Here's how the longest five days of my life played out.
(Most cleanses allow you six juices a day. I was instructed to consume one juice every two hours and to make sure I finished each and every bottle, no matter what. Absolutely no solids and the only thing you're allowed to consume other than your juice is good old H20 and herbal tea - with zero caffeine!)
I started off so sprightly, even went to the gym. This, in hindsight, was an error. Two juices in at 10am and I was ravenous. So I had my third juice and as much water as my bladder could handle before it was time for the fourth juice.
The juices actually taste fine, as long as they are nice and chilled. Some are harder to swallow than others - one word, broccoli.
I noticed that I was colder sitting at my desk than usual, freezing almost. I made a mental note to rug up the next day and put myself to bed super early that night. The sooner this week was over, the better.
Woke up with a pretty sizeable headache this morning, figured it was most likely the lack of coffee (I'm usually a two-a-day girl), sucked it up and got on with my second caffeine-free day in I don't know how long.
It was slightly difficult to concentrate feeling cold all the time, the chilled juices had caused my body temperature to drop, but the herbal tea was a lifesaver.
The other challenge was trying to keep it on the lowdown from colleagues. The last thing I wanted was for it to become office goss that I was 'doing a cleanse'. I just wanted to get it done, as quickly and quietly as possible, with limited fuss. Talking about it, and being able to smell everyone else's croissants, bagels, coffee, bacon and egg rolls wafting around the office just made me sulk. Get out of my face with your buttery raisin toast.
Today was absolutely the hardest of all five days (like Hump Day isn't horrendous enough without throwing an all-liquid, no caffeine diet into the mix).
It didn't help that I had a work function on that evening, with the most delicious-looking canapés I've ever seen floating around the room. Or perhaps delirium had set in and they were just your run-of the-mill canapés. But to me, they all looked like heaven on a plate.
I lasted about 20 minutes and then smoke bombed out the back door, home to my fridge
full of cold pressed treats.
I'm pretty sure I dreamt about muffins that night.
By day four, I was fairly over it. Mostly because I was bored, and I was missing my one true love in life - coffee.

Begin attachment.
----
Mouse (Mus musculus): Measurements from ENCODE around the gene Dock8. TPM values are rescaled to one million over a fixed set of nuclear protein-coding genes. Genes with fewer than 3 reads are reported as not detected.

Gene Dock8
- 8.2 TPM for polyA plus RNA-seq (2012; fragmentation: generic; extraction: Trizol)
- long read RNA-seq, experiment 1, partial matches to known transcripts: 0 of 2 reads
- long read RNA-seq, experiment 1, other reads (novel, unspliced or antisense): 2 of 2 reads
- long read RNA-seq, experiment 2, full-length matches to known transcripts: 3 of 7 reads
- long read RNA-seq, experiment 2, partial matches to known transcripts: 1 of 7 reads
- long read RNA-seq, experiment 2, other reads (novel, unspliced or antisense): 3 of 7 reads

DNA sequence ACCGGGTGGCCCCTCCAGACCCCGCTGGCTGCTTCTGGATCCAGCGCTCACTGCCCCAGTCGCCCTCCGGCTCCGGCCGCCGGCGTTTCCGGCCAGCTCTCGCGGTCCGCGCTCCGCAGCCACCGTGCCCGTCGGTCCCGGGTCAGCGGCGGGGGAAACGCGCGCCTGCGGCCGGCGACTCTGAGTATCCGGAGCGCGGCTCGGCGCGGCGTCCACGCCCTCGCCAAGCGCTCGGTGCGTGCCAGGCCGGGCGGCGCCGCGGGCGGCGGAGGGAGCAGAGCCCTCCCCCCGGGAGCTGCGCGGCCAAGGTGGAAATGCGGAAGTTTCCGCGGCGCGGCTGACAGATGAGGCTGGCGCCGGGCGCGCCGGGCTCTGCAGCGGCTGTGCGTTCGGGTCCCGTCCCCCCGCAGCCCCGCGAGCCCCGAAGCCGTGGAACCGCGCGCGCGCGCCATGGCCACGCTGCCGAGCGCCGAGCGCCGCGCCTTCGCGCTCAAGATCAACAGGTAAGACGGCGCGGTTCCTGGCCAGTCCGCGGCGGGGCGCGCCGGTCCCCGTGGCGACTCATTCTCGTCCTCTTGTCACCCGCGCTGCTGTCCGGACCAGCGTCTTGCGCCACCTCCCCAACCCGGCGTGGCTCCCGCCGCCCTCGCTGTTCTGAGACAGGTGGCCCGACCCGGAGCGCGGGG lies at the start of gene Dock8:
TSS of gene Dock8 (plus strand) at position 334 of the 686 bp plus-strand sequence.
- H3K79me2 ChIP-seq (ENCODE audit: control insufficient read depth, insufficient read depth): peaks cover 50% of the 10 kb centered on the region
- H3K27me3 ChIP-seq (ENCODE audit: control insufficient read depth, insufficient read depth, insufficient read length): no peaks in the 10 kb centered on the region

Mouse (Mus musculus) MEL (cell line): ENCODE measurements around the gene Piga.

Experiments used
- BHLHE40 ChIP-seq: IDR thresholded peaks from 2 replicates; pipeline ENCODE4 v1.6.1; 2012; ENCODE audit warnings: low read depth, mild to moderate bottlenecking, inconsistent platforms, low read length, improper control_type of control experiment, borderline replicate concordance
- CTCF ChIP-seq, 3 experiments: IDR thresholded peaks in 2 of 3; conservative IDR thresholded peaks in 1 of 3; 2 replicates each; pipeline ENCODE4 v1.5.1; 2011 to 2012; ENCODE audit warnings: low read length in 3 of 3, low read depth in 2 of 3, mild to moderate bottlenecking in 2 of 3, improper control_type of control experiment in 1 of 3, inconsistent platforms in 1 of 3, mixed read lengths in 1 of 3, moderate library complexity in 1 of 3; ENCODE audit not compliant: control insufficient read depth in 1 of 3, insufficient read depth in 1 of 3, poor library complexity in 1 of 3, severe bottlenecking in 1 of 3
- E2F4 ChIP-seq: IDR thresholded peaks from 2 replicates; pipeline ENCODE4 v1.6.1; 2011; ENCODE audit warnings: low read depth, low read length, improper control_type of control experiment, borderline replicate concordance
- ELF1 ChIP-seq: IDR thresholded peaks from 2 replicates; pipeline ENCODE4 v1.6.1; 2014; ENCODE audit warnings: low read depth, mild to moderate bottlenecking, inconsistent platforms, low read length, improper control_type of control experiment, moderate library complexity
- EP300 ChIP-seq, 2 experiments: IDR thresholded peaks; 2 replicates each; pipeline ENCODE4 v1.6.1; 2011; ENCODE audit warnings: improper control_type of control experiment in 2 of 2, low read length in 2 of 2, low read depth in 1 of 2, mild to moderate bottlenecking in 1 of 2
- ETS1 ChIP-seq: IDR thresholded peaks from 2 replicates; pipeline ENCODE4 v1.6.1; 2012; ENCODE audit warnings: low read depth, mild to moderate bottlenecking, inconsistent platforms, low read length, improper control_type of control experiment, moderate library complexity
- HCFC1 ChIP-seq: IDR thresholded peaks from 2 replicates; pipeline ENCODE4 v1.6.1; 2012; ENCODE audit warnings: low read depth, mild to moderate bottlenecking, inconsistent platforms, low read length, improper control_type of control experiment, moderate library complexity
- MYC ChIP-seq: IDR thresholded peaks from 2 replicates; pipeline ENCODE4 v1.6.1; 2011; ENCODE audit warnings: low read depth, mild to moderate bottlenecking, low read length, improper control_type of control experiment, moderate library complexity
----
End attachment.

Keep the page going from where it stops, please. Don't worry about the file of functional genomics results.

But I could see the home stretch and was definitely feeling more awake than usual, my mind was clearer, as the team at Agavi Juice told me it would be. My tummy was also feeling fabulous, flatter than it has been since I landed in the Big Apple, that's for sure.
Things almost came crashing down in the most disastrous way that evening when my boyfriend arrived home with some takeaway Thai food tucked boldly under his arm. Cruel, so cruel.
This morning I was fist-pumping the air as I strode into work. I could do it, I had nearly done it! I just needed to survive the challenge of my favourite Friday night ritual - cracking a bottle of red and hooking into a cheese plate of epic proportions with my girlfriends. I turned my phone off, watched some beautiful Jon Hamm in Mad Men while sipping my very last juice and quietly congratulating myself on being the Queen of Discipline.
On the morning of day six, I was finally able to eat solids again. Hellooo, flat white and poached eggs with avocado on toast.
I attempted a short run that morning but didn't last very long. There's a reason they tell you to limit your exercise, it's too much with no food in your belly. The gym would have to wait.
Physically, my skin was looking fresher and I felt lighter. My eyes had cleared up as well. I didn't get on the scales though, because this was never about losing weight, it was about feeling good again and giving my body a bit of a break from everything that I'd been putting in it over summer in America. Farewell, Frosé season. It's been real.
Did I enjoy it? No, not really. Would I do it again? Not anytime soon, that's for sure. But was it rewarding? Absolutely, and although five days is so tough (experts don't recommend anyone do longer than that), briefly eliminating foods many of us tend to consume daily - dairy, wheat, gluten, meat, coffee, alcohol - was pretty refreshing. And afterwards, I slept like a baby.